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#2 OOP Series: Classes and Instances

In this series, I will go over the principles and foundations of object-oriented programming and some principles on databases.

Alex Beciana | Blog | #2 OOP Series: Classes and Instances

In this series, I will go over the principles and foundations of object-oriented programming and some principles on databases. I will be using Ruby because I feel comfortable in the language; however, these concepts with some minor changes in syntax can be translated to other object-oriented programming languages, like Java, Node.js, etc.

Hello again, if you read my first blog post in this series. And welcome, if this your first time.

In my last post, if you haven't read it and/or need to brush up on the basic concept of object-oriented programming and classes, you can find the article here.

What is a Class?

In my last article, I used this definition:

Classes are like a blueprint for a something in the real-world. Similar to how an object is resembles an individual person, place, or thing in the real-world. It has attributes, characteristics, and behaviors.

But, what are these attributes, characteristics, and behaviors that is based on what happens in the real-world and how we can emulate it in code?

Let's take a look at our Person class:

Person class

We determined that a person (or an instance of Person) has a name, an age, and a height. In that case, a person should know their name, age, and height. And we can use methods in our class to invoke a certain behavior, like saying their name, age, or height.

First, we need to create a few methods to that our instance can call on to access the information we gave it.

Instance methods

After creating the methods that access our instance variables, we can create these behavior methods. Let's give it a try:

Instance methods - behavioral

Using the say_name, say_age, and say_height methods, we now give instances of the Person class the ability to say (or print out) their name, age, and height. Using one of our examples from the last article:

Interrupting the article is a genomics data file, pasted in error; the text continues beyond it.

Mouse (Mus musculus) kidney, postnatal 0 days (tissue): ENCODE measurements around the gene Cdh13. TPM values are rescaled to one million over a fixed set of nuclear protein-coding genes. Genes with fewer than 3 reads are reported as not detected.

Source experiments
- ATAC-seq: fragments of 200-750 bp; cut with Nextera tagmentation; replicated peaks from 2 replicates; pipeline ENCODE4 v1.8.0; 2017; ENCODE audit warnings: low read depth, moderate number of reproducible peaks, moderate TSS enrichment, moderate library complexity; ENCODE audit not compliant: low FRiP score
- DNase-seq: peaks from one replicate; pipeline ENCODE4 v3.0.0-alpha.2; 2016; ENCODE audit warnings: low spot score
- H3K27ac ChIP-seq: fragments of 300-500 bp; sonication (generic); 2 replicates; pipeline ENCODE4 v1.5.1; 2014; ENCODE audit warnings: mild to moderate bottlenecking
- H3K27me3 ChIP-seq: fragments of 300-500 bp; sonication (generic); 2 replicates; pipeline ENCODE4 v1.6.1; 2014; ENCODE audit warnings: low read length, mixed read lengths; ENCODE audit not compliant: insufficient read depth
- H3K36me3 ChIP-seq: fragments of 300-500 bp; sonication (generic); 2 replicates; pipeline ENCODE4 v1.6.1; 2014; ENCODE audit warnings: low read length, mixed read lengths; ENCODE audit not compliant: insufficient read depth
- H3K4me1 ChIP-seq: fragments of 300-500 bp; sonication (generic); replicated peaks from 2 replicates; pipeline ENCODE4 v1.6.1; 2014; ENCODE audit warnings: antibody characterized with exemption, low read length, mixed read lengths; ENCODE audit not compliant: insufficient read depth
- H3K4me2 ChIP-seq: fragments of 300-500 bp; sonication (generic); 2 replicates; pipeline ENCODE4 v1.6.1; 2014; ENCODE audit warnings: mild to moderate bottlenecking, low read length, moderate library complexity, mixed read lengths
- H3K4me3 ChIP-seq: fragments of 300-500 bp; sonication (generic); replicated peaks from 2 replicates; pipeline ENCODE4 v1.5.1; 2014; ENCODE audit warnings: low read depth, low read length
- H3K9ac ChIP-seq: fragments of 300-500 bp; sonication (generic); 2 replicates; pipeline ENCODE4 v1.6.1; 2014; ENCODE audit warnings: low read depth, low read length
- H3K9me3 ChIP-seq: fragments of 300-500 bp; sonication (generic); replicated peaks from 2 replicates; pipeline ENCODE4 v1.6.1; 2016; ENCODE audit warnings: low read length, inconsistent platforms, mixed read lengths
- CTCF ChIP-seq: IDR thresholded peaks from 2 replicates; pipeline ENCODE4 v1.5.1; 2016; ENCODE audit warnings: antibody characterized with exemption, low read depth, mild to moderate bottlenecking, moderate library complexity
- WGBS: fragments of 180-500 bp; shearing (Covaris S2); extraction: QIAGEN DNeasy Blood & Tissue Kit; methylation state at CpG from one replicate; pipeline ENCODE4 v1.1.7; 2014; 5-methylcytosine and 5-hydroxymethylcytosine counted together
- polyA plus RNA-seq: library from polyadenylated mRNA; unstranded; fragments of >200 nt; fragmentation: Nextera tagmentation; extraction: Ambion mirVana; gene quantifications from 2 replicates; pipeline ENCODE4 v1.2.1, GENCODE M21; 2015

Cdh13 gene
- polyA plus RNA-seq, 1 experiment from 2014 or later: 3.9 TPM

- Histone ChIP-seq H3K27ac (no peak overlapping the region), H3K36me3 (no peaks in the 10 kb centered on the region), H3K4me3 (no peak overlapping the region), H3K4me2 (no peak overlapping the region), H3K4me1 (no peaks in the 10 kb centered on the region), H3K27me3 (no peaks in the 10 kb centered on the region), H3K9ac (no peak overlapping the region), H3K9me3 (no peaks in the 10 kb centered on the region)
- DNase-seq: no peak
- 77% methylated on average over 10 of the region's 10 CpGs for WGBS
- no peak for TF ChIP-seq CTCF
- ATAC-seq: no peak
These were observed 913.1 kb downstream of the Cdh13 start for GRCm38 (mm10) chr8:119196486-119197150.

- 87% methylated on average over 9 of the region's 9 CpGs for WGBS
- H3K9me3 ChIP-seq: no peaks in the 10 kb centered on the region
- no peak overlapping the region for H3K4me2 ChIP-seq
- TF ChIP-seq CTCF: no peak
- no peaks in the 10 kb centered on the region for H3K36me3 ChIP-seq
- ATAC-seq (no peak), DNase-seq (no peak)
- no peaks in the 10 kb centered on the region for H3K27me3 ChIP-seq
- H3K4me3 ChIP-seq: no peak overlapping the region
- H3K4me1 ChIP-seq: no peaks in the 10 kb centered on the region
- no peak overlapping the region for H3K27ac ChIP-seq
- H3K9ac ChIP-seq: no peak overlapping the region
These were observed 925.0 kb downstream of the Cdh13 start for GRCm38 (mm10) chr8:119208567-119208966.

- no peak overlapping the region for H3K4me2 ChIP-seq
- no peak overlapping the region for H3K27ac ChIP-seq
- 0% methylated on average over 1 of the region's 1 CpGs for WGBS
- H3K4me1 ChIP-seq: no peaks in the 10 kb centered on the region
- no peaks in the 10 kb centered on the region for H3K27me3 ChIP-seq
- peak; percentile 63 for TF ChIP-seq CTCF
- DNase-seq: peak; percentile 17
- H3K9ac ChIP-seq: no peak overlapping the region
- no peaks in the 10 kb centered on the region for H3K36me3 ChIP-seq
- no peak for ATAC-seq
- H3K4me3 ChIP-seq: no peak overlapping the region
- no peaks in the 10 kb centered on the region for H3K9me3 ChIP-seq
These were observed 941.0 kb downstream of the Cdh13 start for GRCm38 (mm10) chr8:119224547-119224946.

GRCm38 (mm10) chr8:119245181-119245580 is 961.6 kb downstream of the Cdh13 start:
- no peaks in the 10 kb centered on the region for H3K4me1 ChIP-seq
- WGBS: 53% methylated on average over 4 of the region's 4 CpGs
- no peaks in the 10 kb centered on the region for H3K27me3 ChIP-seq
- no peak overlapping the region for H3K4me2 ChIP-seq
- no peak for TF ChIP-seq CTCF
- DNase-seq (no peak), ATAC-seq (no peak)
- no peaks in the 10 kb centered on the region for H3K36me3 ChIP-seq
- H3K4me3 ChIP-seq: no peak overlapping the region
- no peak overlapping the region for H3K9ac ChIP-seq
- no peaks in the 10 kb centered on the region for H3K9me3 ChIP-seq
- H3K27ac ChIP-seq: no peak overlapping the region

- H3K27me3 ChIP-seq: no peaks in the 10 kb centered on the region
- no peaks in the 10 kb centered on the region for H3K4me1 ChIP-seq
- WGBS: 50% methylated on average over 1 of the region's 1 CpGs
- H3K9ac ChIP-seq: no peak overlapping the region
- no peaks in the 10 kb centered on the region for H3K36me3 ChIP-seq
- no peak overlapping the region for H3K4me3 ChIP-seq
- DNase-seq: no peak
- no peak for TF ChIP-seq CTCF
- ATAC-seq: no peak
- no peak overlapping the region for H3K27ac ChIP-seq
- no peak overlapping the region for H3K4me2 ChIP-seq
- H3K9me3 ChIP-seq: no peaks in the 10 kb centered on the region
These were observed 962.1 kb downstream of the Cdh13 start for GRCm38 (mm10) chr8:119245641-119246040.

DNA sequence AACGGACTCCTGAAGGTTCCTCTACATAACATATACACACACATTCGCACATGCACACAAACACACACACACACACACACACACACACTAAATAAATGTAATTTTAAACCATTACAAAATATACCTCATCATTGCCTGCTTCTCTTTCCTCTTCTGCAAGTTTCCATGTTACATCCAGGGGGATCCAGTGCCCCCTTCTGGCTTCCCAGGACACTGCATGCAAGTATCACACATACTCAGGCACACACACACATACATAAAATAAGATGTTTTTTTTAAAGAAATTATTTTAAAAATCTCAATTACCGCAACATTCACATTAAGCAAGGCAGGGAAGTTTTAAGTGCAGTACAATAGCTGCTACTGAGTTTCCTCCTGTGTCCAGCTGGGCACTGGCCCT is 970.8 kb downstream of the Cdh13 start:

alex ="alex", 26, 68)

The instance assigned to the variable alex can now call on these instance methods. (We'll go over the differences between instance and class methods.)Here's what it would look like in the terminal:

Terminal output of instance methods

(You ignore the nil, it's the return value of using puts. It's similar to console.log() in JavaScript that returns in undefined.)

As you can see our instance can now speak and say the attributes that know about themselves.

Now that our instance knows things about itself, let's do some abstraction/we're getting a little philosophical.

Class Methods vs. Instance Methods

To Thine Own Self Be True

You may have noticed above that we used the keyword self in our behavioral methods. When used within a method, it refers to the instance of the class that calls on the instance method.

Initialize method - binding.pry

For example, I placed a binding.pry within the initialize method. When calling on the variable alex, we can see that self refers to the instance of the Person class:

Self - Instance

Let's see what happens when we add a binding.pry outside of a method but still within the class.

Class - binding.pry

Self - Class

Just as expected, self in this case refers to the Person class.

The Differences of Methods

An easy way to remember the difference between both types of methods is the use of self in the method name.

As we saw, the say_name method is an instance method and can only be called on by an instance of a class because it access the attributes of that instance.

A Brief Note on Class and Instance Variables

We have already used instance variables in our construction of instances and accessing their information/attributes (e.g. @name).

A class variable is contains an extra @ symbol and is defined outside of a method (i.e. @@all). A class variable name can also be defined using capital letters (i.e. ALL).

Class Variable

In the example above, we have defined the class variable @@all and assigned to equal an empty array. We also instruct our initialize method to "shovel" or add each instance of the Person class to the array.

Here's the philosophical part: As a person we should know certain things about ourselves. Although not all people know each other, we are still connected as a species. Therefore, in a way, our species should technically know every person derived from it. In this case, we can create a method that can only be accessed by the class (i.e. a class method).

Class Method

Using the keyword self in a method name allows the class to call on it. When we call Person.all, the method should return an array of the instances created.

Person.all return

And here we go, both instances of the Person class that we created are now returned. Through other class methods, we can loop or iterate through this for other purposes as well.


Thanks for reading! I hope this article helped you and I hope that you keep reading articles in this series.